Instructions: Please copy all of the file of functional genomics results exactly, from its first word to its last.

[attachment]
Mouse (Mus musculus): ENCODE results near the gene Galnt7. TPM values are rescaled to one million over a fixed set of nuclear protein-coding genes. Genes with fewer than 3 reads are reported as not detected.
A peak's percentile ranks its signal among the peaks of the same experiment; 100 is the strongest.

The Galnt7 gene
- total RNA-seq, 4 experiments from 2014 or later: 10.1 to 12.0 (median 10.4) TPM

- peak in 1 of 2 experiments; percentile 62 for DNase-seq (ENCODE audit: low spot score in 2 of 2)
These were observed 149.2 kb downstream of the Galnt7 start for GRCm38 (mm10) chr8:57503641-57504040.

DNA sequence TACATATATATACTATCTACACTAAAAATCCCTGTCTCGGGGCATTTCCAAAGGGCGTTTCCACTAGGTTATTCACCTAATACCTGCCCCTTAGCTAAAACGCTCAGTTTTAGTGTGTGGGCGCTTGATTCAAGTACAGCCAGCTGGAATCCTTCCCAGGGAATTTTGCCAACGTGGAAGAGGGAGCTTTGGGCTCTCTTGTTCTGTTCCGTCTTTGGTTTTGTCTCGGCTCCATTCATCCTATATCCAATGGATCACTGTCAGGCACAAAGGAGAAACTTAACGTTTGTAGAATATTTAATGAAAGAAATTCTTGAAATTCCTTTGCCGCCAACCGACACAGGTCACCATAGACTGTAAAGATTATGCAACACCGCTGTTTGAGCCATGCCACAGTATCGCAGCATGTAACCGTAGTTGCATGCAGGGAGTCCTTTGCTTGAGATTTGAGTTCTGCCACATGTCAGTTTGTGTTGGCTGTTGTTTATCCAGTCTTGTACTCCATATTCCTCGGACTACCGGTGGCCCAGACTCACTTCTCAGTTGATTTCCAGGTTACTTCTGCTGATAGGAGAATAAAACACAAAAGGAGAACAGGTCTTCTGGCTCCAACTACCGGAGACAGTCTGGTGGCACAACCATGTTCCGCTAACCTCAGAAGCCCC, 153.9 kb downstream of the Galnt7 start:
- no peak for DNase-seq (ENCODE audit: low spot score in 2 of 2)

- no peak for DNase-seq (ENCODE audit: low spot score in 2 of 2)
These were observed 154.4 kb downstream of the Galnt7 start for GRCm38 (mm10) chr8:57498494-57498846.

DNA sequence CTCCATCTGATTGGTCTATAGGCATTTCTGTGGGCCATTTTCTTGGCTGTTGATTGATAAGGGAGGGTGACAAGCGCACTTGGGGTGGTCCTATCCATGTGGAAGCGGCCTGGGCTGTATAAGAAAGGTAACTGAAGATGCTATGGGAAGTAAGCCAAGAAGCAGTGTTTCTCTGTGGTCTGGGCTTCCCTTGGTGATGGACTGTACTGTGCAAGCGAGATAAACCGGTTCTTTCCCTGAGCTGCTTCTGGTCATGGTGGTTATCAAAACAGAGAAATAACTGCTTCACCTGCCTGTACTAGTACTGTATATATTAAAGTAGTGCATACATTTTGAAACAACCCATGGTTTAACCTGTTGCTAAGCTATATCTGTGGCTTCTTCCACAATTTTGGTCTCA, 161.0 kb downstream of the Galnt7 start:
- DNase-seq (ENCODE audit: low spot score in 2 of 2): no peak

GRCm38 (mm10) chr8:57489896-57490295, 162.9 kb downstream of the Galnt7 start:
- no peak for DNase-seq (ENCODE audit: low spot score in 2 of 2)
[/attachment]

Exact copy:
Mouse (Mus musculus): ENCODE results near the gene Galnt7. TPM values are rescaled to one million over a fixed set of nuclear protein-coding genes. Genes with fewer than 3 reads are reported as not detected.
A peak's percentile ranks its signal among the peaks of the same experiment; 100 is the strongest.

The Galnt7 gene
- total RNA-seq, 4 experiments from 2014 or later: 10.1 to 12.0 (median 10.4) TPM

- peak in 1 of 2 experiments; percentile 62 for DNase-seq (ENCODE audit: low spot score in 2 of 2)
These were observed 149.2 kb downstream of the Galnt7 start for GRCm38 (mm10) chr8:57503641-57504040.

DNA sequence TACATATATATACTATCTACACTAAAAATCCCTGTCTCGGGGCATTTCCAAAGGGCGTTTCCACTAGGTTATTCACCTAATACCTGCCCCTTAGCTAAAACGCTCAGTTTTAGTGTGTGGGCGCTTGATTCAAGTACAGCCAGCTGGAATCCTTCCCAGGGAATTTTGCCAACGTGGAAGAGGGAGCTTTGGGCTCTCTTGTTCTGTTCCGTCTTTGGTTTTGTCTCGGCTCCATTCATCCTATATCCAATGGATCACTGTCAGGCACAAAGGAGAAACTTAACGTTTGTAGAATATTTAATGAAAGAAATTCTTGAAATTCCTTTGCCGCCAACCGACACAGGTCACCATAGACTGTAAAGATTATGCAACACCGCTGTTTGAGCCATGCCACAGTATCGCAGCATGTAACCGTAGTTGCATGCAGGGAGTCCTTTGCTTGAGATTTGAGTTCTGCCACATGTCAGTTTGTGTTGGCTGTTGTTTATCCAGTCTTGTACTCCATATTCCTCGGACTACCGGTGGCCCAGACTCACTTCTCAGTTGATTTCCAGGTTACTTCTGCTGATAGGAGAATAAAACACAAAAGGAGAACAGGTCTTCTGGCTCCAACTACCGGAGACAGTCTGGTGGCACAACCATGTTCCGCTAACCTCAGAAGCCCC, 153.9 kb downstream of the Galnt7 start:
- no peak for DNase-seq (ENCODE audit: low spot score in 2 of 2)

- no peak for DNase-seq (ENCODE audit: low spot score in 2 of 2)
These were observed 154.4 kb downstream of the Galnt7 start for GRCm38 (mm10) chr8:57498494-57498846.

DNA sequence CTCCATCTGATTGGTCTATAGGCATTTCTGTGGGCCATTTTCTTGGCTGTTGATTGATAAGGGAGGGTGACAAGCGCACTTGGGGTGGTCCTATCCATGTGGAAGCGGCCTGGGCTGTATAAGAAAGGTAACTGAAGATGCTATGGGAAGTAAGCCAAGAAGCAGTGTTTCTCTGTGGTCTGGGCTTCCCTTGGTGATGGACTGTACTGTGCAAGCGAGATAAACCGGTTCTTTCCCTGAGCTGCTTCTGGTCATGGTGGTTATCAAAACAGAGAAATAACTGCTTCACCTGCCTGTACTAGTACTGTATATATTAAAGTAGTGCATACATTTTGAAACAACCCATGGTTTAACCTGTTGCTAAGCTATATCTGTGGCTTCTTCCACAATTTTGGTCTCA, 161.0 kb downstream of the Galnt7 start:
- DNase-seq (ENCODE audit: low spot score in 2 of 2): no peak

GRCm38 (mm10) chr8:57489896-57490295, 162.9 kb downstream of the Galnt7 start:
- no peak for DNase-seq (ENCODE audit: low spot score in 2 of 2)